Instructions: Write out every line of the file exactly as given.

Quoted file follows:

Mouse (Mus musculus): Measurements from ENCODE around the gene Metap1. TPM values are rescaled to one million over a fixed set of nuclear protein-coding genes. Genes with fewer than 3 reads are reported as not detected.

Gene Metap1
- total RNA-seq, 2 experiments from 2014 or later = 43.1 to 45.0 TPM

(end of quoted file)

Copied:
Mouse (Mus musculus): Measurements from ENCODE around the gene Metap1. TPM values are rescaled to one million over a fixed set of nuclear protein-coding genes. Genes with fewer than 3 reads are reported as not detected.

Gene Metap1
- total RNA-seq, 2 experiments from 2014 or later = 43.1 to 45.0 TPM